Wednesday, February 4, 2009

Without fever:

pillow image I, 2-4-2009
Ken Weathersby
click image to enlarge




pillow image II, 2-4-2009
Ken Weathersby
click image to enlarge

Monday, February 2, 2009

Identity / same as 2:



d&G sketch a6-b8, Digital, 2-2-2009
Ken Weathersby
click image to enlarge


Thanks to Michele for this
from Difference and Repetition by Gilles Deleuze:

"Repetition is not generality. Repetition and generality must be distinguished in several ways...Repetition and resemblance are different in kind-- extremely so.

"Generality presents two major orders: the qualitative order of resemblances and the quantitative order of equivalences. Cycles and equalities are their respective symbols. But in any case, generality expresses a point of view according to which one term may be exchanged or substituted for another. The exchange or substitution or particulars defines our conduct in relation to generality... By contrast, we can see that repetition is a necessary and justified conduct and as a point of view concerns non-exchangeable and non-substitutable singularities. Reflections, echoes, doubles, and souls do not belong to the domain of resemblance or equivalence; and it is no more possible to exchange one's soul than it is to substitute real twins for one another. If exchange is the criterion of generality, theft and gift are those of repetition. There is, therefore, an economic difference between the two.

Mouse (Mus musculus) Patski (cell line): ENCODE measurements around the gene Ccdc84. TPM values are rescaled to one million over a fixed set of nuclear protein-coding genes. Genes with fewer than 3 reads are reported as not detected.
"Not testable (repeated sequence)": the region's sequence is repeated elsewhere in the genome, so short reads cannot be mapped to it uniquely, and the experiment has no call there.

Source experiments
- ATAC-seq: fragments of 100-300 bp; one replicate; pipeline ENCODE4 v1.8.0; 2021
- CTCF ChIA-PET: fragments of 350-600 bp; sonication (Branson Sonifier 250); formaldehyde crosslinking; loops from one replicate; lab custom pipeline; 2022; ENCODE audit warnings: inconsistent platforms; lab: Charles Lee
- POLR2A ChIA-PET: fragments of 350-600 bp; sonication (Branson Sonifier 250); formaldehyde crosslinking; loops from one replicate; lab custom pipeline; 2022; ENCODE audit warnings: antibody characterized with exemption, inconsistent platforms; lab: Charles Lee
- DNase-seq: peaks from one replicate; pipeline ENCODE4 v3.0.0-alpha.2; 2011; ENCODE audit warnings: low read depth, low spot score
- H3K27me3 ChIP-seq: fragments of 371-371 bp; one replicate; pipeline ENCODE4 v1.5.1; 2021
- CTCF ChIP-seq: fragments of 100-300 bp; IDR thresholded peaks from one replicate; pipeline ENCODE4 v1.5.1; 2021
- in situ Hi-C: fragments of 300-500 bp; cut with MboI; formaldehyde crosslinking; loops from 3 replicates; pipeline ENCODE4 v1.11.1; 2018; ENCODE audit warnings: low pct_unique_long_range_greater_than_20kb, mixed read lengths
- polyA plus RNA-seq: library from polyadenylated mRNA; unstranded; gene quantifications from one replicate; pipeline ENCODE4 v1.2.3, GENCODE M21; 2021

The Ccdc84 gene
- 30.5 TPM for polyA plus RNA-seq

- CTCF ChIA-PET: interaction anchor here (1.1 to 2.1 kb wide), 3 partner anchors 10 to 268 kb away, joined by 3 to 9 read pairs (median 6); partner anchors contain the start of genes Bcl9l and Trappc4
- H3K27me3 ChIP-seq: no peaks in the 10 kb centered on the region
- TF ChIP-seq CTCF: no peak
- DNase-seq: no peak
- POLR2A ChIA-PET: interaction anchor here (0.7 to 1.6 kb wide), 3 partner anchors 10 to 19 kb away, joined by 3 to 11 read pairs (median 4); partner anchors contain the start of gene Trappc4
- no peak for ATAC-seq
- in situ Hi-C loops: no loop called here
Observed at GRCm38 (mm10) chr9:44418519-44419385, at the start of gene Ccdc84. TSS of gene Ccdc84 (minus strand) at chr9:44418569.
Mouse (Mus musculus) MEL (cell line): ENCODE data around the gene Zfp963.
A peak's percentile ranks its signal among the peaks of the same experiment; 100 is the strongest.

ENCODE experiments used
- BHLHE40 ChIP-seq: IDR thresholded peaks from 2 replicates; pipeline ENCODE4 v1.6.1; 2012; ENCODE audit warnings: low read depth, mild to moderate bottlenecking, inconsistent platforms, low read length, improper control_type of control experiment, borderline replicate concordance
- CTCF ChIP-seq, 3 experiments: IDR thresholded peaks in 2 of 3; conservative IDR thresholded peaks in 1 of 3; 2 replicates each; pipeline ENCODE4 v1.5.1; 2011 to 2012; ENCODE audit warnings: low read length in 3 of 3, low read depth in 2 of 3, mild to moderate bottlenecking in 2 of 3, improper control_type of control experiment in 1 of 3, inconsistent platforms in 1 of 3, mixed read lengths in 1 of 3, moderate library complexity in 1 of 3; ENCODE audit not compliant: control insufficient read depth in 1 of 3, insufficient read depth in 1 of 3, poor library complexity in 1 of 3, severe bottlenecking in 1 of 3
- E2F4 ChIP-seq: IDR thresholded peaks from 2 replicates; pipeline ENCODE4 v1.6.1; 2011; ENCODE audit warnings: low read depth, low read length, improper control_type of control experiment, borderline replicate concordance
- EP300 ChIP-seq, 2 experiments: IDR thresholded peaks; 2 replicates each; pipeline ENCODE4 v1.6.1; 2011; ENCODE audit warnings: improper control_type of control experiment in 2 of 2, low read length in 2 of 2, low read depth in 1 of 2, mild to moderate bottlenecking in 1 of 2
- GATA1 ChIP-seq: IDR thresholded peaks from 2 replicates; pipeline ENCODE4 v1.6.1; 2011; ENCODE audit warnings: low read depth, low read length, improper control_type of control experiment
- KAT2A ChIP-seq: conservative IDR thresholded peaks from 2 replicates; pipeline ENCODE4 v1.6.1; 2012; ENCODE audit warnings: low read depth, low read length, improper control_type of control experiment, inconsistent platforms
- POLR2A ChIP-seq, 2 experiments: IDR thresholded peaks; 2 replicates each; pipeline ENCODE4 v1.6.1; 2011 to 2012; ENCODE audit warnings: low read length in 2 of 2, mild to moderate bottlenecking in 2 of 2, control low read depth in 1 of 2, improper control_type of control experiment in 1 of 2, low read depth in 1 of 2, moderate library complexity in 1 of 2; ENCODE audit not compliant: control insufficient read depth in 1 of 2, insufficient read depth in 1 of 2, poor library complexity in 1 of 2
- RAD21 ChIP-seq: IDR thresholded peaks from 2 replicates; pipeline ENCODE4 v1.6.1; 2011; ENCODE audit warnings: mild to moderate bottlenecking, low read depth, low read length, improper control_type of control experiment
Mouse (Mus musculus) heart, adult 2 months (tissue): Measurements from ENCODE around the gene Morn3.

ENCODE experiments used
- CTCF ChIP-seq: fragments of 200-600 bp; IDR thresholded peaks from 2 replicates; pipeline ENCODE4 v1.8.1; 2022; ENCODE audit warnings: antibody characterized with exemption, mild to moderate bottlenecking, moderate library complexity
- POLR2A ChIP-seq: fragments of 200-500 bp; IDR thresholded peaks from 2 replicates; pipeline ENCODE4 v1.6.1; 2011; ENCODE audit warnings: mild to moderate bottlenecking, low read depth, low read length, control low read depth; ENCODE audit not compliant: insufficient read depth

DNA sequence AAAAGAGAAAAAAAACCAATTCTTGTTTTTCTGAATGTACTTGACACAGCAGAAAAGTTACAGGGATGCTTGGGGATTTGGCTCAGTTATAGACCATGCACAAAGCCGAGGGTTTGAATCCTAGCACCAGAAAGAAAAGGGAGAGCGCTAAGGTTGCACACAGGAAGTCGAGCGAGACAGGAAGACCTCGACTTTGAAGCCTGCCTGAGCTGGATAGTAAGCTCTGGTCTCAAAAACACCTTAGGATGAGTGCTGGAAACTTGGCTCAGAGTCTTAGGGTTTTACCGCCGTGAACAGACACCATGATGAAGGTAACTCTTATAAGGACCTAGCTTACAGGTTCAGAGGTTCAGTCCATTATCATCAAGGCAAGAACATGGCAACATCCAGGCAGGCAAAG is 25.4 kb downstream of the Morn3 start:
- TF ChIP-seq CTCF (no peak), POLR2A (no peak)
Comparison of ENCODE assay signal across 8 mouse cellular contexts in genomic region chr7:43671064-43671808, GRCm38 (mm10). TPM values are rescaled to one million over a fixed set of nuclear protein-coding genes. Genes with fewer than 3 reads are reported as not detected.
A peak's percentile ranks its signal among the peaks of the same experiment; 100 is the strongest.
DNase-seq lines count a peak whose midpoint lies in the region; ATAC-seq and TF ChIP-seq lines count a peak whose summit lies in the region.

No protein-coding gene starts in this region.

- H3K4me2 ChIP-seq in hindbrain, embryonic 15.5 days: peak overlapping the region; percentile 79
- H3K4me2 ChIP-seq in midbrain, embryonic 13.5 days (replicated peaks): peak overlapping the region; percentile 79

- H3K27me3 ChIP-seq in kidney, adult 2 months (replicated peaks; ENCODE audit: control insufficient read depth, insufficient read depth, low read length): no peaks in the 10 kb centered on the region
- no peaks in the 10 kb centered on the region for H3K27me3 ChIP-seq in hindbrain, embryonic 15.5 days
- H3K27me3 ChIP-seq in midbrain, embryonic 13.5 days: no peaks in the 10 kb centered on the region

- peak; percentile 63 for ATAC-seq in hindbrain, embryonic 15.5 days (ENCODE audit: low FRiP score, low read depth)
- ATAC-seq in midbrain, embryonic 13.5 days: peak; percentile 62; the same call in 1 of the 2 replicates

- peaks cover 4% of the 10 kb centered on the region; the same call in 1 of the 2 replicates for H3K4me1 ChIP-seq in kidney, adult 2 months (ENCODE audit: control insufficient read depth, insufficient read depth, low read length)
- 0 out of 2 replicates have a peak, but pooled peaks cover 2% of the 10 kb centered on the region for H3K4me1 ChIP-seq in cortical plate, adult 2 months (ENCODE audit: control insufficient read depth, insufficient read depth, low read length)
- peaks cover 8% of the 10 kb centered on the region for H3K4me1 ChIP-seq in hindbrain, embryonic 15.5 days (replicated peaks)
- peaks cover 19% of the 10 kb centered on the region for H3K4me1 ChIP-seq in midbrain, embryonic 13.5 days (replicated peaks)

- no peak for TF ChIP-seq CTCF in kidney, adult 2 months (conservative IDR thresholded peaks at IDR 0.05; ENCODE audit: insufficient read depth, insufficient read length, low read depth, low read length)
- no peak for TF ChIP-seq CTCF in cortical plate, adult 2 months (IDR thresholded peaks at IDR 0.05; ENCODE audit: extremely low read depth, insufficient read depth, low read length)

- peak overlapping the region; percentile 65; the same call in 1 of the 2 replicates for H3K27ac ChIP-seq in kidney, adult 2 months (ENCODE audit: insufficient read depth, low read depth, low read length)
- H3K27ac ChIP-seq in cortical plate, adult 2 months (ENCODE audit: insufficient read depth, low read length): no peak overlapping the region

"To repeat is to behave in a certain manner, but in relation to something unique or singular which has no equal or equivalent. And perhaps this repetition at the level of external conduct echoes, for its own part, a more secret vibration which animates it, a more profound, internal repetition within the singular. This is the apparent paradox of festivals: they repeat the 'unrepeatable.' They do not add a second and a third time to the first, but carry the first to the 'nth' power. With respect to this power, repetition interiorizes and therefore reverses itself: as Peguy says, it is not Federation Day which commemorates or represents the fall of the Bastille, but the fall of the Bastille which celebrates and repeats in advance all the Federation Days; or Monet's first water lily which repeats all the others..."